Analytics are kind of the elephant in the room when it comes to digital marketing. For a lot of people, opening up Google Analytics or their email service provider’s reporting presents them with a flood of numbers, and it can be difficult to make heads or tails of those numbers. Some marketers focus on their email open rate, some on their click rate, some on the click-to-open rate, so on and so forth.
One of the most frequent questions we hear at WhatCounts is, “What metrics should I be paying attention to? Which ones are most important?” The answer is both simple and complicated at the same time: Pay attention to the metrics which move the marketing needle for you. There is no be-all, end-all skeleton key of a metric that will unlock the secrets of your success.
If you are an Internet retailer, you might be tempted to go to your boss and show off your fantastic 30 percent open rates for your weekly promotional newsletter. But do those opens actually mean anything if those readers aren’t actually converting and making a purchase? (This assumes you have set up conversion tracking within WhatCounts Professional or Publicaster Edition; if you have not, do not pass Go, do not collect $200, and go back to step 1.)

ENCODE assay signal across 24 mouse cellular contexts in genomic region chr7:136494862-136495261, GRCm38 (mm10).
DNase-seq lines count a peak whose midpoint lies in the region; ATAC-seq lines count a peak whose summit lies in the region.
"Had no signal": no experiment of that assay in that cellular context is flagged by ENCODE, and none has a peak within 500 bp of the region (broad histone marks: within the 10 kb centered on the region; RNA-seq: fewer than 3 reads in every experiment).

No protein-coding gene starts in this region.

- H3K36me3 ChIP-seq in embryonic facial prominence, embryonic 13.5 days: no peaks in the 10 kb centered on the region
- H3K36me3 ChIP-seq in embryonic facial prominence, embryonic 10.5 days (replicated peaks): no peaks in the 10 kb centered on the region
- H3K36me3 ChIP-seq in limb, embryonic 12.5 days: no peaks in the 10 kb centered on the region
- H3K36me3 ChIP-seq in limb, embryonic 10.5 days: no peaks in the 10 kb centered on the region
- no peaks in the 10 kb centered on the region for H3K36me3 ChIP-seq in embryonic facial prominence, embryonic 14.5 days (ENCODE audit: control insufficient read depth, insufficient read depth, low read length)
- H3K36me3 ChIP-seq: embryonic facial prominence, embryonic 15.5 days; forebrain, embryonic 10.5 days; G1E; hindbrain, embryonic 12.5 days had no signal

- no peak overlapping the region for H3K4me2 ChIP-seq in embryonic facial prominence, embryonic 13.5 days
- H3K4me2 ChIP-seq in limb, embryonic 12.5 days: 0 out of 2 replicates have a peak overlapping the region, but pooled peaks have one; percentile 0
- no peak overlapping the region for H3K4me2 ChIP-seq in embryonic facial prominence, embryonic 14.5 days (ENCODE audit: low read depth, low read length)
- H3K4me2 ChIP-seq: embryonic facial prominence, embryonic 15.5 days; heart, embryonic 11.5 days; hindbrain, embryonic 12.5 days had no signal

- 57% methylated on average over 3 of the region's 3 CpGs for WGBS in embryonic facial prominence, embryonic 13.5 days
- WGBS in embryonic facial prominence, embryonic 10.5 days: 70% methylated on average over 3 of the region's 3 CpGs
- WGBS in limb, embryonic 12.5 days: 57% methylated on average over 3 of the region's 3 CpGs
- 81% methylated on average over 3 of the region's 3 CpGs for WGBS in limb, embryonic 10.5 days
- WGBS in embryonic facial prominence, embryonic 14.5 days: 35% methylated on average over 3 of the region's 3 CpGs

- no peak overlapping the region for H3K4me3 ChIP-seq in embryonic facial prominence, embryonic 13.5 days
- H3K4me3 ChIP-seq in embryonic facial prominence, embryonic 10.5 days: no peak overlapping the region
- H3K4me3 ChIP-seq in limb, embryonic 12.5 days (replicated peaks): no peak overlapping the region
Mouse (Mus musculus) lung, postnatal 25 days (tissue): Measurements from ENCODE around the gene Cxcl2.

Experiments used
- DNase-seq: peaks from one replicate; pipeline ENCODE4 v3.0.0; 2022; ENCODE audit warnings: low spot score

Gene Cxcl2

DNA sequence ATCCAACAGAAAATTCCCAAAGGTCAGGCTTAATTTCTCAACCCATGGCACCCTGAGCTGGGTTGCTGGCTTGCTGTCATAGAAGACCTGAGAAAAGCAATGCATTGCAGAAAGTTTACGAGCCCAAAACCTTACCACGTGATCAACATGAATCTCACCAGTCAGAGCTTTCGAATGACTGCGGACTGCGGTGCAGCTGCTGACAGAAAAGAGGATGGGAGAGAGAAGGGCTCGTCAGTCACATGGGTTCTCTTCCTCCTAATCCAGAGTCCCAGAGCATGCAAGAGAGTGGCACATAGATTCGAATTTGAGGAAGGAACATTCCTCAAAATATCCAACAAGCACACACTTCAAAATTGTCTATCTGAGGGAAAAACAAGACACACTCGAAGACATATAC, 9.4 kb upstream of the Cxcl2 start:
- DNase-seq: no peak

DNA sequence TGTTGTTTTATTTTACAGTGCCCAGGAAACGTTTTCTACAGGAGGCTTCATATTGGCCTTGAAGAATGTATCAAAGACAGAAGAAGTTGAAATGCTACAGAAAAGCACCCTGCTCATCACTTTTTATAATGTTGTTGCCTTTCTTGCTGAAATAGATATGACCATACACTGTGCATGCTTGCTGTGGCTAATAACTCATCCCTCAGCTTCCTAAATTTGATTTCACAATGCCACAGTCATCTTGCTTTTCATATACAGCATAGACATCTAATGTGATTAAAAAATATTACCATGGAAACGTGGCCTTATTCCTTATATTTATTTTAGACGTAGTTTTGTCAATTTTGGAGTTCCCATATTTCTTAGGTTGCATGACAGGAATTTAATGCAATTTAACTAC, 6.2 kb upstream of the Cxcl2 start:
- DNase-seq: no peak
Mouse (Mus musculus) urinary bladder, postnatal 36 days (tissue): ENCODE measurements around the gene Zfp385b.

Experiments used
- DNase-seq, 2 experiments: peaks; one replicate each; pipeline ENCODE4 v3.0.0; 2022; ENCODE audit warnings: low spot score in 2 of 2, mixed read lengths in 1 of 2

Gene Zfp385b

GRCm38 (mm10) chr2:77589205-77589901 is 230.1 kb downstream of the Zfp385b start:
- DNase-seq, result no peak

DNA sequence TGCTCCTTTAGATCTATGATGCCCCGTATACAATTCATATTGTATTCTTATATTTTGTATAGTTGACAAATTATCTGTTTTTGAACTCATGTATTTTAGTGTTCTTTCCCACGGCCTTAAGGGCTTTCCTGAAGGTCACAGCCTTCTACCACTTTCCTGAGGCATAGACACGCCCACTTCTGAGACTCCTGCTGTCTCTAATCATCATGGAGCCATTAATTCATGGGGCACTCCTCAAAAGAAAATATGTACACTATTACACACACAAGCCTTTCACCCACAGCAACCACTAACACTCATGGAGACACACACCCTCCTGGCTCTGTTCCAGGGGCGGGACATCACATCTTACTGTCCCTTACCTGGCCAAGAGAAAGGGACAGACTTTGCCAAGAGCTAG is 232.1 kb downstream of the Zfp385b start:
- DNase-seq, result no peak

Conversely, if you are a non-profit advocacy organization seeking to spread a message, conversion rates may not matter at all for you. After all, your ultimate goal is to get as many eyeballs on your content as possible, right?
There is no such thing as the general best time to launch an email. There is no such thing as the general best time to post to Facebook or Twitter. There is no one KPI in Google Analytics that tells you whether or not everything is proceeding as it should. The only thing you should be caring about is the best time to communicate with your audience. Every email list is different, every Facebook audience is different, every list of Twitter followers is different, and it’s incumbent upon you as a marketer to put in the time, energy and resources to testing the bejeezus out of those audience behaviors and figuring out what works best for the people who are actually in your network.
We have often talked about the importance of setting up goals and goal values in Google Analytics. In a holistic sense, this applies to all channels of your digital marketing mix. You need to know what your endgame is before you do anything, otherwise you’re just spinning your wheels. Ultimately, in all forms of digital marketing, you need to ask yourself three questions: Who am I talking to? What am I saying to them? And what do I want them to do as a result of seeing my message?
Once you have those questions answered, the metrics will fall into place.
Inbound Marketing Manager, WhatCounts
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